But I also wonder where new users are going to get these beverages. Klein called out hard seltzer, and that is the model here. But hard seltzer showed up in supermarkets and convenience stores where people were already shopping for alcohol and other stuff, right next to the beer. When they went out to bars, they were greeted by promotional materials. Trying it didn't require much effort. Even Mrs. TPR brought home a 12-pack, the remnants of which still reside in the back of the fridge.

But these new cannabis beverages will not be in supermarkets or bars. New users may still be too intimidated to walk into a cannabis store, and finding retail remains a chore in much of the country. This may eventually prove to be a popular format, but I don't think it will happen fast enough to fill that giant hole previous management dug. There is no silver bullet.

In the other Cannabis 2.0 categories, they will see much more competition. That, as always, will come down to price, quality, and customer satisfaction.

Conclusions and Recommendations

© 2020 Trading Places Research

We are beyond the bubble phase, and management has gotten some of the numbers moving in the right direction, but there are still too many regulatory issues for Canopy and the whole industry that are beyond their control. Foremost amongst these:

  • The slow rollout of retail in Canada, with the largest province really dragging their feet.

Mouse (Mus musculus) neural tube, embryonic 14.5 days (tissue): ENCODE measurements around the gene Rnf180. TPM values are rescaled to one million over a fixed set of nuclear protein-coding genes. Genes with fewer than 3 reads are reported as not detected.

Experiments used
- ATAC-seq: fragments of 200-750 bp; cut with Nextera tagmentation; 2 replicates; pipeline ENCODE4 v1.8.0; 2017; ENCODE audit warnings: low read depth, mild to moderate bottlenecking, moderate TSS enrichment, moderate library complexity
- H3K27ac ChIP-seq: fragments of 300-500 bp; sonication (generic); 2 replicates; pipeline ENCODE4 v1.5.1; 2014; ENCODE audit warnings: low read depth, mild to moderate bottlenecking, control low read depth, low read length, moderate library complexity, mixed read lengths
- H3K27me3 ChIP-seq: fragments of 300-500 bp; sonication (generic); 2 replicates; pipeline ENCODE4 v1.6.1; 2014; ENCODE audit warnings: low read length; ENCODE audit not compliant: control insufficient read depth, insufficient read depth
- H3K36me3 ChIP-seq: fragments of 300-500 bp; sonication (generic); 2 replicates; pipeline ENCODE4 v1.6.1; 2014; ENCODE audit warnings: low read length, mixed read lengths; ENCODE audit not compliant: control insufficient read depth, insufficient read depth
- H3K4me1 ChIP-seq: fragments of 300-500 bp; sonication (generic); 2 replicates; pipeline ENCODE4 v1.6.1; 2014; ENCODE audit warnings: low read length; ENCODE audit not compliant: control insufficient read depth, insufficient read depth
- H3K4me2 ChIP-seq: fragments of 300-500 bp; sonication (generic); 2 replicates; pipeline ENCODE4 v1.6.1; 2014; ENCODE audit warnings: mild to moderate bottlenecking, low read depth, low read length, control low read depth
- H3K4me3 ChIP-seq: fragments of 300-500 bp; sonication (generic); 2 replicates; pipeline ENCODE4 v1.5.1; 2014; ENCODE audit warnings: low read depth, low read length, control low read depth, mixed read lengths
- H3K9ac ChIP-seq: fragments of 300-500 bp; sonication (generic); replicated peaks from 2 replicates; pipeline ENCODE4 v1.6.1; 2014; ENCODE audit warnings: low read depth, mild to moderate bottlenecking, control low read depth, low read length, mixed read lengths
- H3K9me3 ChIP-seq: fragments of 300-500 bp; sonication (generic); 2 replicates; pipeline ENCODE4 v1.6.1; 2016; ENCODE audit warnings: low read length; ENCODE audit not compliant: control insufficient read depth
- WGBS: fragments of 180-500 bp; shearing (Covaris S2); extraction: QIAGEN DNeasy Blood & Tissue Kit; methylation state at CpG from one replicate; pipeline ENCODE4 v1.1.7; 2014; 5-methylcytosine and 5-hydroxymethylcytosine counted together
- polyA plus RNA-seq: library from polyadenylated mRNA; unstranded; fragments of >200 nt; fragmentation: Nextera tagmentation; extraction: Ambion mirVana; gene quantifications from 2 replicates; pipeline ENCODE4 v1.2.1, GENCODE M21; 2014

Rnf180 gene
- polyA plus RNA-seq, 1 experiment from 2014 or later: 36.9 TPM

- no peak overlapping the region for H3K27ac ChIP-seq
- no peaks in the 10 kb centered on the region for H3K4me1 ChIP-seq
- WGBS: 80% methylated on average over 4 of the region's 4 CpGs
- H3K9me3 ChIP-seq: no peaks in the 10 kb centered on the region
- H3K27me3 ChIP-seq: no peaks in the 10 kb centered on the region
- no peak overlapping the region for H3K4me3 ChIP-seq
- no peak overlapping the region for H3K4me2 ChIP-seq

• The uncertain pace of recreational legalization internationally.

Canopy has additional issues on top of that: giant loses and inventories. They are hoping Cannabis 2.0 is a "game changer," and it may indeed be in the medium and longer term. But I remain skeptical of its short-term benefits to their bottom line, and it certainly won't be big enough to fill that hole that previous management dug.

But Canopy is still a company with very important strengths:

  • Despite the cash burn, they still have $2.3 billion left.
  • Though they have to trim back, in my opinion they have a great portfolio of assets.
  • Selling a lot of weed in the quarter is a good thing. Let's see if they can keep it up.

There will be plenty of price action as there has been, so there are plenty of opportunities for short-term trading for those of you who like that sort of thing. In my opinion, the next big event on the calendar right now is Aphria's reporting in about two months.

But I can't recommend Canopy or any of the others yet for a long-term investment. There is too much up in the air with regulations and within Canopy. Original management decided to run a 10K, when this race is starting to look more like a marathon or an ultramarathon. They need to downshift, and it's very hard to predict how that plays out.

But I have not given up on Canopy; far from it. They still have very important strengths, and if they can reorganize for the realities they find themselves in, they can still be a powerhouse. Having Constellation at their back does not hurt.

But this has to stop:

Company filings and morningstar.ca.

And this has to stop:

Company filings and morningstar.ca.

This article was written by

Deep coverage of complex trends shaping the future with targeted portfolios

Confirmation Bias Is Your Enemy.

Tech and macro. Deep analysis of long term sectoral trends, and the opportunities arising from them. I promise not to bore you. Author of Long View Capital, a Marketplace service for long-term investors. Risk Factors: I am also wrong sometimes.

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Disclosure: I am/we are long APHA. I wrote this article myself, and it expresses my own opinions. I am not receiving compensation for it (other than from Seeking Alpha). I have no business relationship with any company whose stock is mentioned in this article.

Additional disclosure: A small number of calls for after next report in April.